Coffee gadgets for design snobs! by sfleig via @FastCoDesign #CoffeeWeek

Café Balāo is a coffee maker that looks like it came right out of a chemistry lab. It has two tiers of reinforced glass--one for water and one for coffee--along with a submerged electric coil that heats and boils the water. When you've made enough coffee, you turn it off, sending the freshly brewed coffee into the bottom chamber and leaving the extra grinds up top. It was designed by Portuguese design student Davide Mateus and is not yet available for purchase.

Canadiano is beautifying the pour-over coffee fad made popular by Blue Bottle and Intelligentsia. The wooden coffee-brewing blocks from Toronto-based Fishtnk Design Factory use a washable metal filter instead of the porcelain and paper filters traditionally used to make pour-over coffee. The wood learns your coffee habits over time and absorbs the oils of the coffee grinds you use most, eventually influencing the flavor. The blocks come in maple, walnut and cherry, each of which offers a different hardness and rate of absorption. Get one here.

Hans Stier, in founding Bonaverde, has potentially replaced your morning routine of standing in line at the coffee shop. Bonaverde roasts, grinds, and brews your coffee all in one machine. And Stier assures, unlike other grind-and-brew systems, that Bonaverde's water is a hot 194°F and can time the perfect roast. It was launched and funded on Kickstarter last year and you can pre-order it here.

Andy Clark and Gabe Herz created the Cold Bruer--the first consumer-facing cold coffee brewing machine. To make cold coffee, you must use full-immersion brewing, which takes half a day, or slow-drip brewing. As these machines are large and typically only available at high-end specialty coffee shops, brewing cold coffee at home wasn't always a feasible option. The Cold Bruer is small; the 24-ounce brosilicate glass structure can fit in your refrigerator. And it works with existing Aeropress filters for consumer convenience. Now you can have at-home cold coffee in three to 12 hours. It was launched and funded on Kickstarter last year, and now you can buy one here.

French press machines are usually made from thin, fragile glass. In hopes of creating a sturdy press made from local materials, Bryan Kappa and Rob Story made the Portland Press. It's made of Oregon-sourced wood, wool, and steel, and the body is a mason jar. Local craftspeople put the whole thing together. Billed as an unbreakable coffee maker, the Portland Press comes with a lifetime warranty. Get one here.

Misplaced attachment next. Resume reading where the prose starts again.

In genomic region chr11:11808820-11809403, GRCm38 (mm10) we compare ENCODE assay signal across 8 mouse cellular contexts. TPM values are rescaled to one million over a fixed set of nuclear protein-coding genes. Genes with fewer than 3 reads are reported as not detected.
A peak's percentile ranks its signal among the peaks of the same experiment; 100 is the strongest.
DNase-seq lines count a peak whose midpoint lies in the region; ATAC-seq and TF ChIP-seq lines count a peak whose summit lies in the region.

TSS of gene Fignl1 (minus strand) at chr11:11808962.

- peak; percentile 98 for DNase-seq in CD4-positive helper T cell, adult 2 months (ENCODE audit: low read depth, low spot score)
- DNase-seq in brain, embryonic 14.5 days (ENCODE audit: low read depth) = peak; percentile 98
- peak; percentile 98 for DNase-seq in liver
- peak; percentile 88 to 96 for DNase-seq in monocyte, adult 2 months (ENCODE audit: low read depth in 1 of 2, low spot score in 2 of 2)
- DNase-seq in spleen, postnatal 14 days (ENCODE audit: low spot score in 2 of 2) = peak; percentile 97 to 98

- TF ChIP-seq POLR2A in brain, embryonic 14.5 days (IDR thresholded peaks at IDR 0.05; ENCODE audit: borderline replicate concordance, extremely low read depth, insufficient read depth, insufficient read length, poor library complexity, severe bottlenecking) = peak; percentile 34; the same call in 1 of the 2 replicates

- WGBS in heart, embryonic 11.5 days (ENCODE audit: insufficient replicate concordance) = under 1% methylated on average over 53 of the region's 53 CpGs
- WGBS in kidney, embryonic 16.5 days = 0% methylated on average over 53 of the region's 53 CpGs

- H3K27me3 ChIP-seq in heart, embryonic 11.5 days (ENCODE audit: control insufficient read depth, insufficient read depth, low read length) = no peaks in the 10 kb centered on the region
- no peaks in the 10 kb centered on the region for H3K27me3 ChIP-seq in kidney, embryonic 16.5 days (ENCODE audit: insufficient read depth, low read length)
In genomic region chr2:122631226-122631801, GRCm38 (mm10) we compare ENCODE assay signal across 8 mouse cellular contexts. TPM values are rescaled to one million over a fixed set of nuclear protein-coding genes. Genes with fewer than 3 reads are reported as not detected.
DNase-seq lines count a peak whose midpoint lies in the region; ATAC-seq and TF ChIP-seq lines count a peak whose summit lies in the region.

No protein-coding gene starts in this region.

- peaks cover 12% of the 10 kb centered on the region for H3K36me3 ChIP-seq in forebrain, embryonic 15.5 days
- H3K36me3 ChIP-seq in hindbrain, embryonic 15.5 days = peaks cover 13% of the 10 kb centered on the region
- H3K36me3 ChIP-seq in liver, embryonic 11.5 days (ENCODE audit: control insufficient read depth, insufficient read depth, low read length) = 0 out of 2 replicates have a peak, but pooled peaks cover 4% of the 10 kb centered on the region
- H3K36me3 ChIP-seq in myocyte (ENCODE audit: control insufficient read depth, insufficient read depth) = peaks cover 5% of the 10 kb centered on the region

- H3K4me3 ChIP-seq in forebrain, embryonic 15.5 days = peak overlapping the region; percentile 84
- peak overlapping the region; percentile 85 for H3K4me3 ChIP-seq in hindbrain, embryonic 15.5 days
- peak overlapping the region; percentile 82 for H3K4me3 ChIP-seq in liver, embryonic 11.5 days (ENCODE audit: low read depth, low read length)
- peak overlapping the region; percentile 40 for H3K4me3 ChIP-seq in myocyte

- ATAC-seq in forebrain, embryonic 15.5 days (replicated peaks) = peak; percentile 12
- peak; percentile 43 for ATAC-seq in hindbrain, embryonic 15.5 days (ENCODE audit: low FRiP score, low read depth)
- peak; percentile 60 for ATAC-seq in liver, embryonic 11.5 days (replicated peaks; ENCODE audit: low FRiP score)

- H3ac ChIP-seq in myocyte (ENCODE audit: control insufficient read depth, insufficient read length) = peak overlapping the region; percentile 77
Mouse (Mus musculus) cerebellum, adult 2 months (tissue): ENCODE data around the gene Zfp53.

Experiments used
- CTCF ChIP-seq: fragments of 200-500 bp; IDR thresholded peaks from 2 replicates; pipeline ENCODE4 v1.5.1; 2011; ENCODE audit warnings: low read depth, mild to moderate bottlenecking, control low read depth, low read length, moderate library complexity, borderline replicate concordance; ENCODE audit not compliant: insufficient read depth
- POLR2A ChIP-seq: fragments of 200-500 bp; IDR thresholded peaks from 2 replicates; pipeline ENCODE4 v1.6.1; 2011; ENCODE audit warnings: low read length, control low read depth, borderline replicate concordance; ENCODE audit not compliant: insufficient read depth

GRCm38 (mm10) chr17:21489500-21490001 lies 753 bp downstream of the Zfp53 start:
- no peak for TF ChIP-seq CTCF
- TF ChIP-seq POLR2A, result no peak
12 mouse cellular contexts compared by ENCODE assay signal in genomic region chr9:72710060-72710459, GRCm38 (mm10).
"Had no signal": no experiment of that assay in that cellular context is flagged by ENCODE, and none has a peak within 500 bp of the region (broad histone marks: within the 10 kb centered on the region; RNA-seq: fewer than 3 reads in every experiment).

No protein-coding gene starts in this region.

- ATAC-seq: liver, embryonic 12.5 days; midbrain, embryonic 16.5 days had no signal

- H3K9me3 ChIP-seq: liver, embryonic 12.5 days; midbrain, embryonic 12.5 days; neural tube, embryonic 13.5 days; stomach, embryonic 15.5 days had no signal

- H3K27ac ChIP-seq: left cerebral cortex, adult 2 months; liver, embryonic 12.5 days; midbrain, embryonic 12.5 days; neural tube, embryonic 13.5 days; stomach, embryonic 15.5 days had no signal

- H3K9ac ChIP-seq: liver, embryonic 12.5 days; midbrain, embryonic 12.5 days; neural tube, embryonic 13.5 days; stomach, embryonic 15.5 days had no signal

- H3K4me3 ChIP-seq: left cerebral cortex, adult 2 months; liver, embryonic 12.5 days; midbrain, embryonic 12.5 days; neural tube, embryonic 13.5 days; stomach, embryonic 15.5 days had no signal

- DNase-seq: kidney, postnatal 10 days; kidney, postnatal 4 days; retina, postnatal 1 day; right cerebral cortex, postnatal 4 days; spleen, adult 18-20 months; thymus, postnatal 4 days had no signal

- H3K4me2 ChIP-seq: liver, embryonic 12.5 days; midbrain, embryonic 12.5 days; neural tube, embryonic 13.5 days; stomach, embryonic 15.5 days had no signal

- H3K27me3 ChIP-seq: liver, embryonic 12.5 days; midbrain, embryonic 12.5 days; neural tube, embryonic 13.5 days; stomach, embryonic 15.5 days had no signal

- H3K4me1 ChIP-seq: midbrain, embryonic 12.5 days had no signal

5 Coffee Gadgets For Design Snobs

Including flavor-boosting brew blocks, a French press designed to last a lifetime, and more.

Nowhere are the perils of thoughtless design more apparent than in a cup of coffee. The mug that spills coffee in your lap. The flimsy French press that shatters when it slips through your overcaffeinated hands. The tempestuous coffee maker that sputters and sighs and leaks all over the counter. Above, we present five gadgets for improving your home coffee routine, from a robotic barista to a French press that could outlast you.

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  • thequon

    I think you missed the ESPRO Press Filters better than any French Press in the market. Double filter so you get coffee without the grit, keeps coffee hot for hours and none of the breaking glass. Definitely design worthy.

  • I'm actually a backer of Bonaverde coffee machine, even though I agreed to what Shelby said I'm still looking forward to be able to roast some fresh beans at home. It may not be the best cup of coffee but it's definitely great experimental machine for coffee explorer. FYI, the design of the machine is no longer like that sketch, it still has that minimal look but it kinda look like an old computer case right now. Not very happy with that change.

  • Not a fan of the Bonaverde because roasted coffee typically needs to rest for a set amount of time. Most beans are in their prime from the 3-10 day period after roast, so immediately grinding and brewing will not produce the best cup of coffee.

    I've got a Canadiano and a Cold Bruer and they're both pretty cool. Very different devices, but fun to play with once and a while.